If you’re gluten intolerant, you might be able to breathe (or eat) a little easier. Scientists from Australia’s Commonwealth Scientific and Industrial Research Organization (CSIRO) have completed the “Grand Slam” of gluten-detection. Now, in addition to detecting specific glutens in three other gluten grains — wheat, barley and oats — they have detected gluten in a less well-studied grain: rye.
The organization said commercial tests can only tell that gluten is present in a food, but not the grain from which it originates. Detection kits currently available can also tell how much gluten is present, CSRIO said in its report.
“Being able to detect any protein in diverse foods and beverages will help food companies ensure that what’s in the pack is what’s on the pack, and help consumers trust pack labelling around gluten-free claims,” professor Michelle Colgrave said in the report.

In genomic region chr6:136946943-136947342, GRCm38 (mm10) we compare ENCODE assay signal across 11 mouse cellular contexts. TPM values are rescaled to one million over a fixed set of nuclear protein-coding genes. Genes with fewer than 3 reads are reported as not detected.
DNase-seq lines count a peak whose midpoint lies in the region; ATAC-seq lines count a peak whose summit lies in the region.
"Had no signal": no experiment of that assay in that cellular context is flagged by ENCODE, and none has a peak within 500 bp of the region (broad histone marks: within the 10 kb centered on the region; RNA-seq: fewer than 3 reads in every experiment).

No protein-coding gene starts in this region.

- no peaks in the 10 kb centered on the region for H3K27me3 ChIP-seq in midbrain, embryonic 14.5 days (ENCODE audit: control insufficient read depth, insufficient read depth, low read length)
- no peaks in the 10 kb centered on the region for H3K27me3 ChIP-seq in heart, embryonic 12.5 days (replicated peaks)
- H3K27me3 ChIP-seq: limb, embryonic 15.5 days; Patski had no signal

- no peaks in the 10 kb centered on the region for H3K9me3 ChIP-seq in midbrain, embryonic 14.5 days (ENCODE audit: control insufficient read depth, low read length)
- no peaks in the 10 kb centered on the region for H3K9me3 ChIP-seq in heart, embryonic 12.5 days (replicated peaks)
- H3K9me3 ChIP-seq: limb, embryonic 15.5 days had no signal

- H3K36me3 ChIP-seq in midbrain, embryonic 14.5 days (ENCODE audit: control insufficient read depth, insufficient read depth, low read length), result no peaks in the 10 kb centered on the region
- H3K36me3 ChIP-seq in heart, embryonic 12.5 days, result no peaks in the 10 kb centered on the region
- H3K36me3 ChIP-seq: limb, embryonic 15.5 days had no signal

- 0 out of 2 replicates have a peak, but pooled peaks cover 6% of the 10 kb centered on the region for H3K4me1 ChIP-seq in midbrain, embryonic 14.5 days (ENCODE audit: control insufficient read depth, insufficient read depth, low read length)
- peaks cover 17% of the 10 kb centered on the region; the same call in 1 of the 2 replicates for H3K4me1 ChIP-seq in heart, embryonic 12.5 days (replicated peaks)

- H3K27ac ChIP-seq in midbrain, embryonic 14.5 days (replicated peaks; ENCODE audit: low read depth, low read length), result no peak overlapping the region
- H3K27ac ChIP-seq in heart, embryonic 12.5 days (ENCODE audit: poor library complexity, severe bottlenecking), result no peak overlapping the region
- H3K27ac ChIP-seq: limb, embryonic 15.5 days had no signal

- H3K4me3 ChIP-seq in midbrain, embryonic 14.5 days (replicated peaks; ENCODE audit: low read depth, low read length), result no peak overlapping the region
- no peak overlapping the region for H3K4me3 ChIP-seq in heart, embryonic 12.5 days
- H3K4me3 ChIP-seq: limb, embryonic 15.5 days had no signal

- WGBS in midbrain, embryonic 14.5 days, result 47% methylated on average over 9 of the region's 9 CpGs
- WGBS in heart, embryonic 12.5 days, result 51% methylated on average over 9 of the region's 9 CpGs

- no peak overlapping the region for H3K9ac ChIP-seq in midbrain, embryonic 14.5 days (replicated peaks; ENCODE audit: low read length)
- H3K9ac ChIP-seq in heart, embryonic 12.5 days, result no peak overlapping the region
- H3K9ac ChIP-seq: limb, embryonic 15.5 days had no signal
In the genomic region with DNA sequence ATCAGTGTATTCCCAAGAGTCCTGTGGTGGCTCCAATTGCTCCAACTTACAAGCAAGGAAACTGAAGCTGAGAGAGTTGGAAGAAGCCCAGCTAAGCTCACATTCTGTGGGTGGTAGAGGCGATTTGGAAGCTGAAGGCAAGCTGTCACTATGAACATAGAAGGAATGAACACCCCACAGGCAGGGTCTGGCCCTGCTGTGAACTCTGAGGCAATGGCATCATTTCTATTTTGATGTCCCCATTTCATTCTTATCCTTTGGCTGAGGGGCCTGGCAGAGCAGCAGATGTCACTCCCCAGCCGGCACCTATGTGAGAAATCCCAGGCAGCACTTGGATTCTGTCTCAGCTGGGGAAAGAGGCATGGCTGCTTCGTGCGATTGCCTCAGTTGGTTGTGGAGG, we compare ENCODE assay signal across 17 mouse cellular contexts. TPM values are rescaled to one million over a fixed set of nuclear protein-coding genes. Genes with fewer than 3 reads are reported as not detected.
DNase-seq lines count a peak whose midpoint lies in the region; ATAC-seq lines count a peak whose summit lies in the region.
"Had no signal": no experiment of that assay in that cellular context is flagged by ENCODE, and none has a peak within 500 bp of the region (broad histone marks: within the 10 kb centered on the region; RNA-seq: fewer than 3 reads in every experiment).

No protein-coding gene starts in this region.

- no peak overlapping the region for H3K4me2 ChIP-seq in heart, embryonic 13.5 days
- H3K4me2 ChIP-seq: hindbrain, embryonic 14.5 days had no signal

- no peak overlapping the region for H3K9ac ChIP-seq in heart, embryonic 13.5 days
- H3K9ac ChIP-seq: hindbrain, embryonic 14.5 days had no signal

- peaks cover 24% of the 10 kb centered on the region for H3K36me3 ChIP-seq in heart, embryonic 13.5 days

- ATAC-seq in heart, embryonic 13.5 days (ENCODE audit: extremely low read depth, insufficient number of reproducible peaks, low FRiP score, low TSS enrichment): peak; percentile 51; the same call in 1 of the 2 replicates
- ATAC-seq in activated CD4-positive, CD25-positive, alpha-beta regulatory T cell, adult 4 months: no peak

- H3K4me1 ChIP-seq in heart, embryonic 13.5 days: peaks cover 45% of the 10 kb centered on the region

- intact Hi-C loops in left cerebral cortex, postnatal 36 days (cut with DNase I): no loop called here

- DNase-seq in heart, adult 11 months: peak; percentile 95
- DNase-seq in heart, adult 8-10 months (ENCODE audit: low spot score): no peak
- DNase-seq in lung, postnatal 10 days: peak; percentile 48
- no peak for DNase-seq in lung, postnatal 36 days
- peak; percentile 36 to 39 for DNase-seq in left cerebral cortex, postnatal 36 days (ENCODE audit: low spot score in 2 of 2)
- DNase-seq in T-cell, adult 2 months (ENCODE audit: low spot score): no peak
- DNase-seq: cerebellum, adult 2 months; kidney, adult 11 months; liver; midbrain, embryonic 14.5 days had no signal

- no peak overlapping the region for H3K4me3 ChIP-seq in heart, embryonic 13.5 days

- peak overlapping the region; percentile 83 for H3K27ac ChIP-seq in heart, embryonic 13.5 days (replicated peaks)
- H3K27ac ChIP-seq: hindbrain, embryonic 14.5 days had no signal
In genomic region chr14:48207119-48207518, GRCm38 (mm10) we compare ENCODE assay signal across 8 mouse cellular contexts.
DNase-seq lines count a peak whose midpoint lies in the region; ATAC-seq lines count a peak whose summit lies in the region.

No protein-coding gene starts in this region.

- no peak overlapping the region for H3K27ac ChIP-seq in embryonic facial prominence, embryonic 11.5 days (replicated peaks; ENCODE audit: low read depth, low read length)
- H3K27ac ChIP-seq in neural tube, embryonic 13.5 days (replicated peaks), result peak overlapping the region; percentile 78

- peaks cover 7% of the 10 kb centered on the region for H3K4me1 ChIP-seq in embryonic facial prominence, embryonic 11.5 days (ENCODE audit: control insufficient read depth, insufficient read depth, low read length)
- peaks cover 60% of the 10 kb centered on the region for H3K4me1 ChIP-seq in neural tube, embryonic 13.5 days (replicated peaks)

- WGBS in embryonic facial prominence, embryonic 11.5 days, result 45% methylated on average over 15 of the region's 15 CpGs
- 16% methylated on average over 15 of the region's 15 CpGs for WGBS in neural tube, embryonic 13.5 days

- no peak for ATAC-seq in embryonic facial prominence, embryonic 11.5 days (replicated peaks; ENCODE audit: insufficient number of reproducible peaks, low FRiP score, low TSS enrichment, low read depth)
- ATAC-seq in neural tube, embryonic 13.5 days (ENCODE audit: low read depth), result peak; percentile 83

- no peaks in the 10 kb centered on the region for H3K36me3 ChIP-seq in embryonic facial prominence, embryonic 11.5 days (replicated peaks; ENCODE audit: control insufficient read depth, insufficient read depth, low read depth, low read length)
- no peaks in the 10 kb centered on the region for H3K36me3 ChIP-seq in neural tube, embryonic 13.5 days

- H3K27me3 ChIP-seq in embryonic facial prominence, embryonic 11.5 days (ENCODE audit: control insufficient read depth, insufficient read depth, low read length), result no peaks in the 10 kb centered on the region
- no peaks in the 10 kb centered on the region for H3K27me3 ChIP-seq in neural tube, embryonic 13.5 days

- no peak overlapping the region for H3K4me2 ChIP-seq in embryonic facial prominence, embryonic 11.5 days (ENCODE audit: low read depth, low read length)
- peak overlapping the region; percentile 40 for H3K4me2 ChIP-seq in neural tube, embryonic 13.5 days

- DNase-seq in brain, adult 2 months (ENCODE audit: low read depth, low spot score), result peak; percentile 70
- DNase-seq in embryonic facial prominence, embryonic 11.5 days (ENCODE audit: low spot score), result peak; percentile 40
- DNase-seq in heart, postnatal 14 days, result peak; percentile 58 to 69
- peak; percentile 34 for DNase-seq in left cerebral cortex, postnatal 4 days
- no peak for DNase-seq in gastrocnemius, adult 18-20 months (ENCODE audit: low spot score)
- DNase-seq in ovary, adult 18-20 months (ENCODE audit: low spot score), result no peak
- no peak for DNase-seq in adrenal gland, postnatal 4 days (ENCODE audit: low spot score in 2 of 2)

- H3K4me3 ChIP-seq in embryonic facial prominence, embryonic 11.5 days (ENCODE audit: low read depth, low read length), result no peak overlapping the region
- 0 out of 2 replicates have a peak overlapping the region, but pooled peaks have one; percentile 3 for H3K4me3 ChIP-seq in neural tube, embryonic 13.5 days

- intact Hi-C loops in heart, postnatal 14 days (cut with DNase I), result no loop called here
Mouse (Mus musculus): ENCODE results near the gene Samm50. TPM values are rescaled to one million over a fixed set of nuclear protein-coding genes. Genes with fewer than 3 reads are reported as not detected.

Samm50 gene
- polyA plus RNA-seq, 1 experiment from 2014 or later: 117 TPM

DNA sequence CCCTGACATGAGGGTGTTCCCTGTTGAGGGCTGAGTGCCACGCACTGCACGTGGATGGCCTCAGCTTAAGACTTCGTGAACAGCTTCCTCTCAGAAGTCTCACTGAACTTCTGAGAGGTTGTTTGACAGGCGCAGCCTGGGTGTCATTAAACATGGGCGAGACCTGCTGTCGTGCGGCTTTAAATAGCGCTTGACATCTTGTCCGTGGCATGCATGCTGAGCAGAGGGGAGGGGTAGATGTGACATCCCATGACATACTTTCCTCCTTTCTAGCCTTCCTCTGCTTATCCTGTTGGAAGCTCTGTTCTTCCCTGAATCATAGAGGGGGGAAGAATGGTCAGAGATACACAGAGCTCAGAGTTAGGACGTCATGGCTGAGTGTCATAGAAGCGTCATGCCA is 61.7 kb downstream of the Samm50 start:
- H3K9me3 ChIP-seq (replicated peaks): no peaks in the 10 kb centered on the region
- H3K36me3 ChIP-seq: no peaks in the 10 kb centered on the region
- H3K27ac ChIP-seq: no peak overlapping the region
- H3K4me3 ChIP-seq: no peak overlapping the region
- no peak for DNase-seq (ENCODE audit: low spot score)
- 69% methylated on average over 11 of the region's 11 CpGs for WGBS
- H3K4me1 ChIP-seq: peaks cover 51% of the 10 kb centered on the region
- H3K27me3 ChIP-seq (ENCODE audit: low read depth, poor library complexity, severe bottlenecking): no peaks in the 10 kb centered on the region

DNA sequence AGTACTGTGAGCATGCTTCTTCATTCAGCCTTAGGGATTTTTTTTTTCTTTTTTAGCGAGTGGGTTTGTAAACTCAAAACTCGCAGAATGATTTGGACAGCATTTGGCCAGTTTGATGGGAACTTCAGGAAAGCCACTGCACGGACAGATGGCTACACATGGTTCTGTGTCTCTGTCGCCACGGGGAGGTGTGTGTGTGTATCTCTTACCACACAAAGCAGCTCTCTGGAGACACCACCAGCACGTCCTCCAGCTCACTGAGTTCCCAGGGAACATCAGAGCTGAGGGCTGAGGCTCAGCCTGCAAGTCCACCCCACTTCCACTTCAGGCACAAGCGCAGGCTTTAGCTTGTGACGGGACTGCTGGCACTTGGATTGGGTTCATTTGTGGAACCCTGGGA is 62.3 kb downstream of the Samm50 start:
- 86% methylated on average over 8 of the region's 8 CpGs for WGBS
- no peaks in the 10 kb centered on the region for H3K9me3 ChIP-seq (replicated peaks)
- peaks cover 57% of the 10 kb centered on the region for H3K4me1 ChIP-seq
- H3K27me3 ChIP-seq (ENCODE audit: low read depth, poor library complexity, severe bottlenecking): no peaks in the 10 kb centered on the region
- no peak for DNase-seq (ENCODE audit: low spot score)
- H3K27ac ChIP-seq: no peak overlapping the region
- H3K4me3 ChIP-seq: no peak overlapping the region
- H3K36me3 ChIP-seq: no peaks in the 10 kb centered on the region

The CSRIO researchers analyzed 20 varieties of rye from 12 countries. The experiment revealed six proteins that are specific to all rye varieties but don’t appear in other grains. While testing a range of products, the team found that a cereal labeled “gluten free” contained trace amounts of rye, but the ingredient wasn’t listed.
CSRIO said it plans to continue validating the method’s accuracy.